The atomic postcards collected in this book date from the bombing of Hiroshima and Nagasaki in 1945 to the end of the Cold War in 1989. The majority are from the 1950s and 1960s. The cards were produced in a dozen countries — Belgium, Britain, Canada, China, France, Israel, Italy, Japan, Philippines, Soviet Union, Switzerland, and the United States — for sale to mass audiences. Not all have been "postally used" (stamped and mailed), but those that have often show the marks of their travels. They have been creased or "slogan cancelled," which is to say, postmarked with a printed phrase. The slogan "Pray for Peace" — no irony was intended — appears on the backs of three American postcards illustrated in the book (pp. 96, 104, 156). A sizeable proportion of the cards, known in the trade as "chromes," were manufactured using new color processes, including Kodachrome. They offer hold-in-the-hand pictures of atomic test explosions, nuclear power plants, radiation laboratories, submarines, aircraft, short and long-range missiles, nuclear reactors, fallout shelters, and museums promoting "atoms for peace," not to mention images of the ruined cities of Hiroshima and Nagasaki.
Cold War atomic postcards came in two standard sizes, regular and jumbo. To order the jumbo version of Atomic Explosion: Frenchman's Flat, or Yucca Flats, Nevada (p. 42–43), manufactured in the first half of the 1950s by Mike Roberts Color Production in Berkeley, California, distributors used the stock number J563, in which the "J" stood for jumbo. What can be said about the hopes and desires this postcard fulfilled for its senders and receivers? This is a beginning: the card was considered desirable for framing, or so a handwritten message on the back of a mailed version of it says:
Knowing you like I do, I know that you will have this picture framed. That is why I am sending it to you. I have said most of what I wanted to say in a letter. Suffice it to say that we miss you and the rest of the family. God bless and keep you all.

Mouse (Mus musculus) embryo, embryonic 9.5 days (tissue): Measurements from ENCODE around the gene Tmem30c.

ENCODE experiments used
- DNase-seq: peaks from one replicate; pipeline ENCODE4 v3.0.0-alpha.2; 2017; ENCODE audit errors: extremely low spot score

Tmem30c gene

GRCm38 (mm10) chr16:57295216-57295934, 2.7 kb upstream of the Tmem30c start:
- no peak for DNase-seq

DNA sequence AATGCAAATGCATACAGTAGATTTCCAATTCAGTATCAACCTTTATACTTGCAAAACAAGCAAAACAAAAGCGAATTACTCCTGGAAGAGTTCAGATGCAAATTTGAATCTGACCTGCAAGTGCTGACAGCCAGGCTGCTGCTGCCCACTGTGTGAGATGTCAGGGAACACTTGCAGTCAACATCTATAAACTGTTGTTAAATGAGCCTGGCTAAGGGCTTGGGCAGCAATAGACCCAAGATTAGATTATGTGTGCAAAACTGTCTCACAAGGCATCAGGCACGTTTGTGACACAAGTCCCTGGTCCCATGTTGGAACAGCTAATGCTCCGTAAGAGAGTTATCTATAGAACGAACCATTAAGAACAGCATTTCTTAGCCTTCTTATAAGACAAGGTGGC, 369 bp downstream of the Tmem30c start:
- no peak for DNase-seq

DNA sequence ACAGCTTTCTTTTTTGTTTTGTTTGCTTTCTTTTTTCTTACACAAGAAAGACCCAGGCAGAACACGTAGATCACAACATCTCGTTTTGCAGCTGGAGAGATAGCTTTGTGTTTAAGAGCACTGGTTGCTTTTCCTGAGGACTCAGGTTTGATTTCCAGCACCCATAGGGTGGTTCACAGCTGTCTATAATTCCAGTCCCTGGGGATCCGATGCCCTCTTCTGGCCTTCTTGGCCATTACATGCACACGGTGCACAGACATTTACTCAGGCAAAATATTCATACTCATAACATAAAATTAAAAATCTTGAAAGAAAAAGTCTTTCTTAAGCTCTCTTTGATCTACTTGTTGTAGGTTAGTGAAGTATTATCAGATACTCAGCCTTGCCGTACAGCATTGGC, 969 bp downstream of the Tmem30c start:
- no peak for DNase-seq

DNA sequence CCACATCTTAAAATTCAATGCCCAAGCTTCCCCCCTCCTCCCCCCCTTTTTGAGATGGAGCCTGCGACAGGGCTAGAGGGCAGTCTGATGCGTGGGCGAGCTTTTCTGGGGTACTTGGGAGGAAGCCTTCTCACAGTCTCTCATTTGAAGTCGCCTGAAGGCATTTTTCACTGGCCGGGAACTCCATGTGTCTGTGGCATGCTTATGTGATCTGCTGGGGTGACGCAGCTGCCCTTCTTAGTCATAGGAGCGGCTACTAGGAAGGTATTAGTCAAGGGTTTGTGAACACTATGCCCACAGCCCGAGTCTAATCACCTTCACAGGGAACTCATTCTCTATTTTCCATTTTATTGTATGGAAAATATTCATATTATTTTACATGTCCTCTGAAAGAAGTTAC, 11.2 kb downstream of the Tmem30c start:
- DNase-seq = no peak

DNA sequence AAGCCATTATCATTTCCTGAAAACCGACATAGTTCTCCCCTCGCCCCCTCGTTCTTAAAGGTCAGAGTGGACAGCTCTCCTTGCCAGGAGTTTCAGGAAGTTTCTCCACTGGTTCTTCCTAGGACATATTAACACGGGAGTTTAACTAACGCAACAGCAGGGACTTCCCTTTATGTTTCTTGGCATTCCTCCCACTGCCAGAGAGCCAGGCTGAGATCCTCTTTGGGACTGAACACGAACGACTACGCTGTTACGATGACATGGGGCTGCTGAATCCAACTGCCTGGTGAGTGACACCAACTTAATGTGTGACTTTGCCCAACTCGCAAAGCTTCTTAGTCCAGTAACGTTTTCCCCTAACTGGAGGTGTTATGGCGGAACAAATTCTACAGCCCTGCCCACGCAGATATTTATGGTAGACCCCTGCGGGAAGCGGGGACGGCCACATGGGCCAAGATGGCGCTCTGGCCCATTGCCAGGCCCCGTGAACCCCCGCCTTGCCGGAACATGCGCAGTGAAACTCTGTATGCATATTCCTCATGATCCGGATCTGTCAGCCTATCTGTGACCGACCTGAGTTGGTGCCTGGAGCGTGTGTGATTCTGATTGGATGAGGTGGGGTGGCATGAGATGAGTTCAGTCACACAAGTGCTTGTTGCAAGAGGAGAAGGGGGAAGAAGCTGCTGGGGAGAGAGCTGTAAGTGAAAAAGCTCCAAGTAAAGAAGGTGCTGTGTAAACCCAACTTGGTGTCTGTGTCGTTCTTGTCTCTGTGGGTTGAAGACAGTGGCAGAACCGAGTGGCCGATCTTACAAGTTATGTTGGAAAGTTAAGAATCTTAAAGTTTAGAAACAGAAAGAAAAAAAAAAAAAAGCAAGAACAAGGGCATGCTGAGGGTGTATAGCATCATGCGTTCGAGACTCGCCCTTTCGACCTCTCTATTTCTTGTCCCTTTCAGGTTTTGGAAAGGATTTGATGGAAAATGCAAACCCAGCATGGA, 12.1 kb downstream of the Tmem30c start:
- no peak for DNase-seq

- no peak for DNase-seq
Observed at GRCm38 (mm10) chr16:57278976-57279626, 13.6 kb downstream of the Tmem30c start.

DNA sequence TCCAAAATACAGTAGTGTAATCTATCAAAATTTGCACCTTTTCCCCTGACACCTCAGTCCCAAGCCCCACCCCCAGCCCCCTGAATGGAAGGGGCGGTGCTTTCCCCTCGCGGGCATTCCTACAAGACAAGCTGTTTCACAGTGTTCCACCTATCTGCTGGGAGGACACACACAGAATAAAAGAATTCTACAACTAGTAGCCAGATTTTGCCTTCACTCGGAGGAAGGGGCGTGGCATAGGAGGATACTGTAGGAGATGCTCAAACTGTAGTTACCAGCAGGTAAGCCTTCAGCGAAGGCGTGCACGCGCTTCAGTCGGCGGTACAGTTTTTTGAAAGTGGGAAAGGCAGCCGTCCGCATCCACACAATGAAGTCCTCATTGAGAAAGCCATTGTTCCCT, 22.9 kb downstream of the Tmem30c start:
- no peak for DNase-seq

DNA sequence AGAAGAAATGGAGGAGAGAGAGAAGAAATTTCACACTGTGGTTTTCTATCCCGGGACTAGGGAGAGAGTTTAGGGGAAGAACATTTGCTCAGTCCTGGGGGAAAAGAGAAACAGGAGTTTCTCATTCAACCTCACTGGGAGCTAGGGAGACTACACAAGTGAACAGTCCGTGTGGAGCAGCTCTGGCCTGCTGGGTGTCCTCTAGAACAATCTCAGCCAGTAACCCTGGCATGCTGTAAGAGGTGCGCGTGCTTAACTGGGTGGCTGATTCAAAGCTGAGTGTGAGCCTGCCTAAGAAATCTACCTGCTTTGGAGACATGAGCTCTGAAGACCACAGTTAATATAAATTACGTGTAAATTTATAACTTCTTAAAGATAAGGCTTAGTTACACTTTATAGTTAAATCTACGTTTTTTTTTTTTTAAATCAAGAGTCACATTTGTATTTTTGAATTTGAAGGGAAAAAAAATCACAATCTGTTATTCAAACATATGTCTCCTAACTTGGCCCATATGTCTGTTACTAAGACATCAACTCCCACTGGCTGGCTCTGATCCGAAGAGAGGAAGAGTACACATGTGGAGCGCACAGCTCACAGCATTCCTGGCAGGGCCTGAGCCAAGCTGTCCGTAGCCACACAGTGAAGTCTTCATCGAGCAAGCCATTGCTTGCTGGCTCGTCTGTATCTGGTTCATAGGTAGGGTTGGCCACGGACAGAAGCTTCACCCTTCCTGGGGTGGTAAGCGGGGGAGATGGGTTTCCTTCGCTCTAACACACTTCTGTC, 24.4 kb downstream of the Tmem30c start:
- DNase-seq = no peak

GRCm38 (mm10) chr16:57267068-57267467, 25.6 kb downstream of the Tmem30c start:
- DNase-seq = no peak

Love & kisses, Fiord & family
This note to Dearest Freda from Fiord & family represents an act of intimacy that cannot be readily deciphered as either for or against nuclear weapons and testing. A postcard mailed to family and friends requires a handwritten message to be complete — without a supplemental written narrative it is a homeless object rather than an item of memory and desire that marks an experience — but what does the message on this card convey? That the picture should be framed as a source of pleasure, or that it should be framed as a source of caution?
Another message, on the back of a different copy of the same postcard, refers obliquely to the community of soldiers, workers, scientists, and photographers employed in the vicinity of ground zero: "where this was set off is where Elmo use[d] to work when they were here in Las Vegas." In atomic photography we rarely see Elmo, unless he is a soldier with his back turned to an explosion. Images are not released of scientists designing the weapons or of workers manufacturing them. Like the bomb's potential victims, or the radiation produced by a detonation, they are invisible.
Excerpted from Atomic Postcards by John O'Brian, Jeremy Borsos. Copyright © 2011 Intellect Ltd. Excerpted by permission of Intellect Ltd.
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Meet the Author
John O’Brian is professor of art history at the University of British Columbia. Jeremy Borsos is a visual artist whose exhibitions have been reviewed in Art in America and Canadian Art.